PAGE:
attributes and the document still conforms. So you have to merely
assume the existence of conformance requirements to get to the
normative portions dealing with elements and attributes. They were
read out of existence as to conformity with the swtich in definitions.

But that brings to mind that I had a few more thoughts about which is
the definitive version of ODF. As I explained before, that depends on
legal context. But the new thought in that regard is that if one were
to ignore the law and approach the question purely from a practical
standpoint, the definitive version should be OASIS ODF 1.0. ODF was
developed using the RFC 2119 definitions. OASIS ODF 1.0 is the only
version of ODF not obliterated by the switch to ISO/IEC Guidelines
definitiions.The only way you can make any sense out of the standard
is to use the version that uses the RFC 2119 definitions. All other
versions never got the repair required to clean up the mess created by
the switch in the definition of "may."

So as a practical matter, I see two alternatives here. One is to stick
with the ISO/IEC definitions and vet the entire standard for every
occurrence of "may" and rewrite all those sections to repair the
damage. The other is to switch back to RFC 2119 definitions in ODF 1.2
and assess only the occurences of "may" added since the OASIS 1.0
version. A diff could identify them. No, wait. Patrick Durusau is
rewriting the spec from stem to stern and reorganizing it. A simple
diff won't work unless you start from the last draft version that
wasn't reorganized. .

IBM doesn't want to deal with the problem either way, which in and of
itself is telling. Rob's excuse that ISO/IEC definitions are mandatory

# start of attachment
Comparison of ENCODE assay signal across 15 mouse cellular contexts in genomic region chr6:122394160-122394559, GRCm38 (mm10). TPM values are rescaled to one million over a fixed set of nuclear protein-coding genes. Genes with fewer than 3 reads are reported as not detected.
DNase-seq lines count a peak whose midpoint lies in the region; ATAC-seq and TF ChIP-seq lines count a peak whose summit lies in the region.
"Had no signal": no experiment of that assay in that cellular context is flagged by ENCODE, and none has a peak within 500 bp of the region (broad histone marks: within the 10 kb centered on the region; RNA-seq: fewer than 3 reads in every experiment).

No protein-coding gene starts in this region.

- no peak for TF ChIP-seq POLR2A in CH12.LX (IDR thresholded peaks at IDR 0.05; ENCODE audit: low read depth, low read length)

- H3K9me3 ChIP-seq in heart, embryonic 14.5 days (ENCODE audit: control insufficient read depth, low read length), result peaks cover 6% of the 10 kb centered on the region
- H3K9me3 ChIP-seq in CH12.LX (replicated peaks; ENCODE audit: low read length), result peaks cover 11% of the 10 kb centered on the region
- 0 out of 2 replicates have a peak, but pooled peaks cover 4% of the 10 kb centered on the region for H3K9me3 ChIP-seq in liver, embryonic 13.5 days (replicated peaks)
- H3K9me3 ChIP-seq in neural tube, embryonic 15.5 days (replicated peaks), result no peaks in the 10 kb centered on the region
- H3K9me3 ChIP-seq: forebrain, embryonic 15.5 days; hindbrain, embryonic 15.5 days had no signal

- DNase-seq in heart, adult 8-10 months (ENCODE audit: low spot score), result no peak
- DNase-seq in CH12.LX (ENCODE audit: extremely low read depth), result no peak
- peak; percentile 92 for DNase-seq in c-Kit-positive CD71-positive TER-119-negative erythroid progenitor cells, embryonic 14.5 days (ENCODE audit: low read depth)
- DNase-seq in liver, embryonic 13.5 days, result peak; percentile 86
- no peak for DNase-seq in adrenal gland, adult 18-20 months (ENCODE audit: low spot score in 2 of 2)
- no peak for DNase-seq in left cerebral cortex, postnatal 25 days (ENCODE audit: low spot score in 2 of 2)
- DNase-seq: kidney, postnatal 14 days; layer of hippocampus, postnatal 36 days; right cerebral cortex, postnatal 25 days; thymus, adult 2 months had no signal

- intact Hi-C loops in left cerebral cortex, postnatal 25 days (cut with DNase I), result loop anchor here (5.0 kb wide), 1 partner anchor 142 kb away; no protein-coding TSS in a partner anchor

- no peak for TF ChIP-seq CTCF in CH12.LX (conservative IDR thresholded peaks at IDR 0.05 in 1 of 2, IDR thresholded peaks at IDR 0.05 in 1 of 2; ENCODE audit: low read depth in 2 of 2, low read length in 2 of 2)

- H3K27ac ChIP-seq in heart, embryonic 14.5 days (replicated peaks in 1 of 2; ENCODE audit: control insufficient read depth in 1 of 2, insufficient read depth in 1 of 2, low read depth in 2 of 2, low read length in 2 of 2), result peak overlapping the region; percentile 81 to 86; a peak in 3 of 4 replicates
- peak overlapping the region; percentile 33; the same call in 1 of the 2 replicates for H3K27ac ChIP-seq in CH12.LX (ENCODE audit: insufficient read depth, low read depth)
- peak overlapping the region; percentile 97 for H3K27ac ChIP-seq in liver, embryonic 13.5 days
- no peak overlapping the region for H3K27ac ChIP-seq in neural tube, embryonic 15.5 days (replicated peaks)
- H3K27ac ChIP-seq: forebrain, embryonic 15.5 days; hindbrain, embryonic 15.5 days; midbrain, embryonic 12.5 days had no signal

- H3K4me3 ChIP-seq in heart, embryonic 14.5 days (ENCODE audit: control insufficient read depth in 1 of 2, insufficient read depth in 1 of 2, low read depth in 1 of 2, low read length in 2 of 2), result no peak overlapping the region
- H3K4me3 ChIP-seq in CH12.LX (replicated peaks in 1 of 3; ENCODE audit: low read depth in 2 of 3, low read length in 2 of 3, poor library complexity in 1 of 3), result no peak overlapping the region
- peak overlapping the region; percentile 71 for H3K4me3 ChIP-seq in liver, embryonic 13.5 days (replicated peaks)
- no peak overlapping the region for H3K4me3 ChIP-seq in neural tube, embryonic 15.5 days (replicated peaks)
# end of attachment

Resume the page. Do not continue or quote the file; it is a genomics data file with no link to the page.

for JTC 1 specs doesn't hold water. They are not mandatory for XML
specs and even if they were, no one seems to be all that concerned
with obeying the Directives at JTC 1. If there was such concern,,
neither ODF nor OOXML would have made it past the Directives
requirement that international standards "clearly and unambiguously
specify the conformity requirements essential to achieve the
interoperability." That's a requirement that requires the consent of
the Secretaries-General of ISO and IEC to ignore, but no one bothered
to ask for it. Somehow, I suspect folks would rather have interop than
worry about which requirements keyword definitions are used.

> Interop responses would be a recommendation back to the main TC.
> Conformance would be a test specification.
> Profiles (the exchange profile is the most interesting one yet Paul) would
> be a bonus.

I can't take the credit. We all stand on others' shoulders here. If
you combine the E.U.'s insistence on profiles for document exchange
and CDRF, it's clear that I'm riding on other's coat tails. CDRF is a
testment to what gifted and thorough experts can accomplish when they
unite on the goal of actually achieving interop. By making the
standard open as well as application and format neutral, they gave an
incredible gift to the world.

The barrier I see on what you propose is that the ODF TC would just
ignore it unless the recommendation were accompanied by massive
pressure on them to act on it. Maybe we could take the issue to the
E.U. and see if they're willing to twist the necessary arms? I suspect
that the E.U. folk would not be pleased to see the way IBM ran from my
name change proposal and its justification.

But let's keep brainstorming. I think it's going to require a
combination of the technical, the legal, and the political to get this
interop knot untied. There are lots of creative minds here if folks
start talking about how to achieve interop rather than just mouthing
the words and filling out the charter before the market requirements
to be fulfilled by the TC are even identified. I say that actually
achieving interop is the fundamental market requirement, but folks are
objecting like crazy to actually tying the TC's hands to fulfillment
of that goal.

I really appreciate your candor, Dave. You are a delight to work with.

Best regards,


Universal Interoperability Council